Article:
What is the Chain of Ponds
'A catchment-wide approach will ensure that the creek is considered as part of the urban fabric – not a separate, hidden corridor; but entwined and linked to the different parklands, recreational areas, public transport hubs, commercial and residential precincts that surround it.'
About the Chain of ponds
The Chain of Ponds is an ambitious collaboration to “transform the Moonee Ponds Creek into an iconic Melbourne waterway that provides high social, cultural and environmental benefits”
The Moonee Ponds Creek catchment is one of Melbourne’s most urbanised and modified creek systems. Significant issues persist across the catchment, including poor water quality, introduced species, habitat fragmentation, minimal expansion of the creek corridor through land acquisition, limited linkages to open spaces, poor storm water management, litter, restricted public access and movement, poor urban design outcomes, and fragmented management and decision making.
The Chain of Ponds (CoP) Collaboration enables representatives from local and state government, community groups, not-for-profits, water authorities and research organisations to work together and facilitate positive change and action in the catchment.
In October 2018, 15 partner organisations signed a Memorandum of Understanding committing to transforming the creek together and developed an action plan, Prospectus, to do this. And in June 2022, partners re-committed to working together for a further 3 years.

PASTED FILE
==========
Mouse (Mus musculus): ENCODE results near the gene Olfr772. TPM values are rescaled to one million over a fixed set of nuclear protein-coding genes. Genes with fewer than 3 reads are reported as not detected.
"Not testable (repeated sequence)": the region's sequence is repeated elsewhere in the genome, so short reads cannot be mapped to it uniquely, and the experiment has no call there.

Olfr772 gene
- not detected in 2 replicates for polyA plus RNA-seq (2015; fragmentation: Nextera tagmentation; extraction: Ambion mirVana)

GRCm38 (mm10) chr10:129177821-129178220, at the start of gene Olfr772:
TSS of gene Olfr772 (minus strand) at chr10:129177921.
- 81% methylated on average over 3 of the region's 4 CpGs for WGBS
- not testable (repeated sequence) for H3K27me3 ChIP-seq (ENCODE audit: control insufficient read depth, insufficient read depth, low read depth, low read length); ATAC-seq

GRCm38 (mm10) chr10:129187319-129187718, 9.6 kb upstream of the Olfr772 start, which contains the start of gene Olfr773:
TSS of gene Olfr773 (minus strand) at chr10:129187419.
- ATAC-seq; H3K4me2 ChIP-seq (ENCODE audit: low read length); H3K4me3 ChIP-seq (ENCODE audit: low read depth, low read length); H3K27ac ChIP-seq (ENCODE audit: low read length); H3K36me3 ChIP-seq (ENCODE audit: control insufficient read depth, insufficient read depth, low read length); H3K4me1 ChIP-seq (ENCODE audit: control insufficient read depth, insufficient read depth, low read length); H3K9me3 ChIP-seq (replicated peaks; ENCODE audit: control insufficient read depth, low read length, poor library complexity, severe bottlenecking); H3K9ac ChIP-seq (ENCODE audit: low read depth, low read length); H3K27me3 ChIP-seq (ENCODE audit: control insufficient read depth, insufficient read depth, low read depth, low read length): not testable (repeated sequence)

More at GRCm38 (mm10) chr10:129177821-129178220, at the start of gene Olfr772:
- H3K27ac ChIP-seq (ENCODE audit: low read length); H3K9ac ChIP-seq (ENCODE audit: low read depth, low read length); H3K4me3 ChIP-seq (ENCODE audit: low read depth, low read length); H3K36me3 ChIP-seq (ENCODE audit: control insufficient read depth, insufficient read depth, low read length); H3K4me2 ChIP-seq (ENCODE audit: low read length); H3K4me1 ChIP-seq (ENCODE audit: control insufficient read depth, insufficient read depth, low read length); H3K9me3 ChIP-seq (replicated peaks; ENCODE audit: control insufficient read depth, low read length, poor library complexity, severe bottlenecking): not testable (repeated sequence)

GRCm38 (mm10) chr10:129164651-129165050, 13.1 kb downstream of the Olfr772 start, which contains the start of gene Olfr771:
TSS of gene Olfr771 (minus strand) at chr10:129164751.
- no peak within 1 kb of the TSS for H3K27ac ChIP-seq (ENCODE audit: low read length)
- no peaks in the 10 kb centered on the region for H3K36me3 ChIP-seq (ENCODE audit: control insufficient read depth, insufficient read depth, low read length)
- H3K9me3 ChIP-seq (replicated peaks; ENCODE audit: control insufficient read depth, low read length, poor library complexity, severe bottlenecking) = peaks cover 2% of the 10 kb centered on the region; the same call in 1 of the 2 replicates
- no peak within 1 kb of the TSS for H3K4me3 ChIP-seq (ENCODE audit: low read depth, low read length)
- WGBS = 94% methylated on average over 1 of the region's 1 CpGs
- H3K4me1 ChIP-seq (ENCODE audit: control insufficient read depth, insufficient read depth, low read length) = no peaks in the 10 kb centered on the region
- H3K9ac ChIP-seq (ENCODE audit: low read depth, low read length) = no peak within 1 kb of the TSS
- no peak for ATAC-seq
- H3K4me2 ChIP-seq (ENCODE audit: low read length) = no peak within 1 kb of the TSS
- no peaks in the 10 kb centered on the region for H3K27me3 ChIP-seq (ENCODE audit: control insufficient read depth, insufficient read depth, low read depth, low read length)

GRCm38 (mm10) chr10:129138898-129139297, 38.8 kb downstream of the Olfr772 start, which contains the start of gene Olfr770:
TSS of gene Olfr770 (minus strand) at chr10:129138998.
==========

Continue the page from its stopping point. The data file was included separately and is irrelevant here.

The Collaboration is guided by a Governance Group which includes representation from each of the signed members and provides the backbone to the Collaboration.
A collaboration lead role is co-funded by the partners to provide leadership and facilitation support and is guided by the Governance Group.
Benefits of the Collaborative Approach:
Attracting project funding:
• Essendon/Brunswick West pedestrian bridge (DELWP, Moonee Valley and Moreland Councils, $1m in total)
• Reimagining Moonee Ponds Creek (DELWP, Melbourne Water, Moreland and Moonee Valley Councils $9.5m in total)
• Litter Study and Assessment (Melbourne Water and IWM)
Shared advocacy and influence internally within the collaboration and externally with other organisations:
• Waterways of the West, Acquisition of land adjoining creek (e.g. John St, Oak Park)
Working together on whole-of-catchment, multi stakeholder and cross-boundary issues, including multiple perspectives and solutions from the start:
• Litter and planning outcomes along the creek
• Design Guidelines for Trails, Transport and Connectivity
• Flood Mitigation and Modelling
• Integrated Water Management
Stronger relationships and understanding between agencies, community and Friends’ groups
Access to multiple tools and working relationships to progress issues and align work:
• Working for Victoria programs – litter, access, revegetation, path, weed control
• Litter management
Interview with Rachel Lopes, Collaboration Lead, on the Collaboration, by William Conner RMIT student 2021
"to transform the Moonee Ponds Creek into an iconic Melbourne waterway that provides high social, cultural and environmental benefits"
- Take a whole-of-catchment approach to governance and management to overcome the limitations that stakeholder and land ownership boundaries impose.
- Develop and implement ideas, strategies and projects to protect, enhance and activate the catchment, including access and connectivity, open space, biodiversity, habitat and biolinks along the Creek corridor.
- Strengthen cultural heritage understandings and traditional owner involvement.
- Better capitalize on opportunities for stormwater management including ‘naturalisation’.
- Ensure approaches to development and waterway improvement are consistent with established strategic and environmental directions across the catchment and based on best practice.
- Demonstrate progress and learning through reporting which also considers options for co-investment in projects.
- Enable stronger advocacy for waterway management through appropriate strategic and statutory planning mechanisms.